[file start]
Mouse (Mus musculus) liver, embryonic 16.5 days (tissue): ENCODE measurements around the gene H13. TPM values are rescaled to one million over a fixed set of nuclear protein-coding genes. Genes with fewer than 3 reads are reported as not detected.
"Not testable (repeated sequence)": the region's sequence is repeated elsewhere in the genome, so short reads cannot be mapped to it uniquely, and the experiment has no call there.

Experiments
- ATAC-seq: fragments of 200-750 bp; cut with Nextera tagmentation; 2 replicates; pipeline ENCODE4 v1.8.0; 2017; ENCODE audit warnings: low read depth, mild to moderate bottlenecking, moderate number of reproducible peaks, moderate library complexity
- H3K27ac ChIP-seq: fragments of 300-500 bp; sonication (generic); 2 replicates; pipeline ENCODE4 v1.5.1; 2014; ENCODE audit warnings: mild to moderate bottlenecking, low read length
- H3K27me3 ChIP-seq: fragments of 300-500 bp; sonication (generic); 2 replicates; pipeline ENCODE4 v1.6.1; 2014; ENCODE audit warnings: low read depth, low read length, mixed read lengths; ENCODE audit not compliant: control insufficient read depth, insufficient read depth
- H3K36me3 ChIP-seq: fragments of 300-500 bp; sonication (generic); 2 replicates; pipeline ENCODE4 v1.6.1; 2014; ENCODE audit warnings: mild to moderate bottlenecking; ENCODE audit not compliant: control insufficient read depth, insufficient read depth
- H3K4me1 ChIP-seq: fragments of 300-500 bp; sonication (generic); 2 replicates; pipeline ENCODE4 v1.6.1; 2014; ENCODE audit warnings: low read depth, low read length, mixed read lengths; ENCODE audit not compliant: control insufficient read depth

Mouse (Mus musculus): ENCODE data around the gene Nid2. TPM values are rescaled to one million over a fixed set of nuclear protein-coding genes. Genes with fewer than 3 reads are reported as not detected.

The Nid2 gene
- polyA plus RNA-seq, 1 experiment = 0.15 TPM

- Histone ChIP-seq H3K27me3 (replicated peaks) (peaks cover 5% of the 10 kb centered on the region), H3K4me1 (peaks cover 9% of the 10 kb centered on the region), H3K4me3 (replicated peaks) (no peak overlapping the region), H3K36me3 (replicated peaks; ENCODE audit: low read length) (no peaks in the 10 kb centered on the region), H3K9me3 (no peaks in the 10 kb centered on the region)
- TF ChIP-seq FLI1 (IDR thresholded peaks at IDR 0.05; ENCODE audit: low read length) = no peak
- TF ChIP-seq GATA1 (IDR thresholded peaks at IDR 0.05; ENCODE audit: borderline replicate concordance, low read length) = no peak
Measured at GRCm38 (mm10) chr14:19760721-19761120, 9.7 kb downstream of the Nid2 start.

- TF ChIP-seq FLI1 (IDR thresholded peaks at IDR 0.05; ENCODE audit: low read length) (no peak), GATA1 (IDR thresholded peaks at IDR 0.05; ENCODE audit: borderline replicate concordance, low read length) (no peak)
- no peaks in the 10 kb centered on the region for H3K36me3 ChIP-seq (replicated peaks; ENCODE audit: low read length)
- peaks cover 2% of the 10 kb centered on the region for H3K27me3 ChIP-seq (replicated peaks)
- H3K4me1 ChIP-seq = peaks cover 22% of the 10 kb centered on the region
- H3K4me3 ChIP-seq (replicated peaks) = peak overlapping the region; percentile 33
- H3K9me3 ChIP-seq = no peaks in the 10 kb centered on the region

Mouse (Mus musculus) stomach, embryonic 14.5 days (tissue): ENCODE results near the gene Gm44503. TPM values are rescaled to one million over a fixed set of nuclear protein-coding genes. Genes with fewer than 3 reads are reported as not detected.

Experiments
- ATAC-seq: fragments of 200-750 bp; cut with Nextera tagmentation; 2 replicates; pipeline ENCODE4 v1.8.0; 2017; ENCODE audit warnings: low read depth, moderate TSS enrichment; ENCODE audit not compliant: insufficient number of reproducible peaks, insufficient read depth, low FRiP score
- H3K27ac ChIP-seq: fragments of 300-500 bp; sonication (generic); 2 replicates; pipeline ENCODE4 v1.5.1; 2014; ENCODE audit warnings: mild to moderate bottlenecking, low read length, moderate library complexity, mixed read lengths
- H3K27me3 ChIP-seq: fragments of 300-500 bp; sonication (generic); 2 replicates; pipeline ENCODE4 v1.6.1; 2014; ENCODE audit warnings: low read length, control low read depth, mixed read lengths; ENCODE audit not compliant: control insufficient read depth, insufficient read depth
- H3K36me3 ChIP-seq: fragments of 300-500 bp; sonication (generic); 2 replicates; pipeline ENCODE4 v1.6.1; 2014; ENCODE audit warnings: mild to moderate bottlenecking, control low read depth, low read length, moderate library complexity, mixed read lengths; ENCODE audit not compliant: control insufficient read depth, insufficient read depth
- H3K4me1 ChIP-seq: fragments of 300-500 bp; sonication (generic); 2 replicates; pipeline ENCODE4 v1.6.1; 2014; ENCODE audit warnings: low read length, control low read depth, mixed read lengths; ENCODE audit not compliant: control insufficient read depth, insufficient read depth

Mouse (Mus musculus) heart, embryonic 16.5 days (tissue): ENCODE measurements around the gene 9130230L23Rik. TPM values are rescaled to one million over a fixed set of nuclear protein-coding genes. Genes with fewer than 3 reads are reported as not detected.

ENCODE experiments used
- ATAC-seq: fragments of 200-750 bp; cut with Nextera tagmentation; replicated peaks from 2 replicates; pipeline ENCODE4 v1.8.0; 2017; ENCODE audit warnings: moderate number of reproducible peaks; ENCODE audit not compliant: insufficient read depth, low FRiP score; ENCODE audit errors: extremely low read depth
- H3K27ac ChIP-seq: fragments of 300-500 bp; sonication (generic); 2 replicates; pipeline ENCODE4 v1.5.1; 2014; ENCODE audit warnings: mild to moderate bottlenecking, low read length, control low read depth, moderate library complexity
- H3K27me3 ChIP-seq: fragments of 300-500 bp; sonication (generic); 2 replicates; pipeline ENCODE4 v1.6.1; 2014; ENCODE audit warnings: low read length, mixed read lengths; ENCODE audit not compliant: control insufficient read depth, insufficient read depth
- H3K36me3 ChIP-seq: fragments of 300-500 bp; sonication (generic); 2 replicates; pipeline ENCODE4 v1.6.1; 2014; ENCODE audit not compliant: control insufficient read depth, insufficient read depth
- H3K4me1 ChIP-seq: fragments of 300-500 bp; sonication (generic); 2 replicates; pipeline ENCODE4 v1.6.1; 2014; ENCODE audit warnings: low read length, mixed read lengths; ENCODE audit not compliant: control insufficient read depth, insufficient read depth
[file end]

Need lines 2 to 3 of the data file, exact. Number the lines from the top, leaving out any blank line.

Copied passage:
"Not testable (repeated sequence)": the region's sequence is repeated elsewhere in the genome, so short reads cannot be mapped to it uniquely, and the experiment has no call there.

Experiments